JuneWritten by Autumn Lee | | email@example.com
• Anthony Peterson, a 21-year-old Toledoan, received his high school diploma nearly six years after entering Libbey High School as a freshman. Peterson worked with a home instructor for two school years. In that time, he went from being nearly illiterate to being comfortable reading and writing.
• East Toledo resident Georgette Palermo launched an effort to convince CBS to bring back its cancelled series “Jericho,” which follows one town’s struggle for survival after a nuclear blast. As par to the “Nuts to CBS” effort, “Jericho” fans sent massive quantities of nuts to the network’s headquarters in New York and Los Angeles in hopes it would bring the show back. CBS Entertainment President Nina Tassler announced June 6 the show would return mid-season the next year with seven episodes.
• Former UT President Dan Johnson shared plans for the Northwest Ohio Science and Technology Corridor, whose mission is to facilitate economic development by leveraging the assets of higher education to transform and improve the economy and quality of life in Northwest Ohio through business, educational, governmental and regional partnerships. The corridor is a 501(c)3 nonprofit organization closely aligned and integrated with academic institutions and economic development sources in Northwest Ohio.
• The Toledo Public Schools Board of Education selected former Toledo Mayor Jack Ford to fill an open seat left by the resignation of former Board President Deborah Barnett. Ford was chosen on a 3-1 vote, with board member Darlene Fisher casting the dissenting vote.
• WNWO-TV NBC 24 sports director Jim Tichy signed off for the last time June 8. Tichy worked at WNWO since 1974.
• Life Connection of Ohio in Maumee said more than 250 Toledo-area patients were awaiting organ transplants, mainly kidneys. Life Connection identifies local residents to put on the donor registry. Should someone on the registry die, Life Connection matches organs with potential recipients. Recipients are first sought locally, regionally, then nationally.
• Former Toledo talk-radio veteran Denny Schaffer launched a round-the-clock Internet radio network after a station shakeup at his former employer, Atlanta’s WGST-AM 640, left him unemployed. “DennyRadio 24/7” includes a live program every weekday from 10 a.m. to noon and replays previous shows between live broadcasts and on weekends. The network can be found on the Web at dennyradio.com.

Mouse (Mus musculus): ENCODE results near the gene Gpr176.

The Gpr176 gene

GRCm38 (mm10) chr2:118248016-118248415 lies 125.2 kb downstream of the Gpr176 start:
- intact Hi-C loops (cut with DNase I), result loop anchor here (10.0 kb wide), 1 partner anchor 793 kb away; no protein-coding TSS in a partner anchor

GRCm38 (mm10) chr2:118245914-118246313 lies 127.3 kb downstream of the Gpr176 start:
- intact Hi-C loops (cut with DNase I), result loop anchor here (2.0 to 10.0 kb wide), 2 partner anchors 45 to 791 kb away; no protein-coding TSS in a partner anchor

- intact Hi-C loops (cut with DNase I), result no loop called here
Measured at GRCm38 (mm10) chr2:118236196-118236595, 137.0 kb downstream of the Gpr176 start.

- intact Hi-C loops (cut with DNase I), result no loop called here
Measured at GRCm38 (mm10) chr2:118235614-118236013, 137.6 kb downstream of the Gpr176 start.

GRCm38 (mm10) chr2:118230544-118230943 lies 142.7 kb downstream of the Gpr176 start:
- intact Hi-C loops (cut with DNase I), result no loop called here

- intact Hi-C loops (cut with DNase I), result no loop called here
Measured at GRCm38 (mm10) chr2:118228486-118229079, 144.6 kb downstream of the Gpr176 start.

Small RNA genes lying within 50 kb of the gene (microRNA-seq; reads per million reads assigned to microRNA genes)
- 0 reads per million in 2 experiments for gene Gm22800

• Elmore’s Woodmore High School senior Emily Pendleton won an unprecedented fourth straight discus title at the Division III state meet in Columbus. Pendleton was expected to take her talents to the University of Michigan.
• Toledo-area couples shared their experiences with fertility drug Clomid upon the product’s 40th birthday. Dr. Joe Karnitis, reproductive endocrinologist at The Toledo Hospital’s Fertility Clinic, said millions of babies have been conceived through Clomid since its 1967 release. He said it was the first fertility drug offered. The Toledo Hospital Fertility Clinic prescribes about 25 Clomid prescriptions per week, Karnitis said.
• The Veterans’ Glass City Skyway bridge was dedicated June 23. The ceremony celebrated the six-year project, which was the largest undertaking ever by the Ohio Department of Transportation. The bridge allows Interstate 280 to cross over the Maumee River without interrupting traffic for ships passing through.
• A June 12 locker-room altercation that involved a handful of Toledo Mud Hens players and one Detroit Tigers pitcher resulted in serious injuries to Hens hurler Jason Karnuth and the suspension of Ramon Colon, a Detroit pitcher who was on an injury rehabilitation assignment. Karnuth’s wife filed assault charges against Colon. Colon was later dealt to the Kansas City Royals for a player to be named.
• The Toledo-Lucas County Port Authority approved June 28 the construction of an ethanol plant on the Maumee River. If built, the $240 million plant would be the first ethanol plant with direct access to the Great Lakes.
• Lucas County Commissioner Ben Konop announced a program that offers 1 percent interest rate loans of $500 to $2,500 to Lucas County residents wishing to purchase pieces of artwork. The Art Assist Program was designed after a similar program in Manchester, England.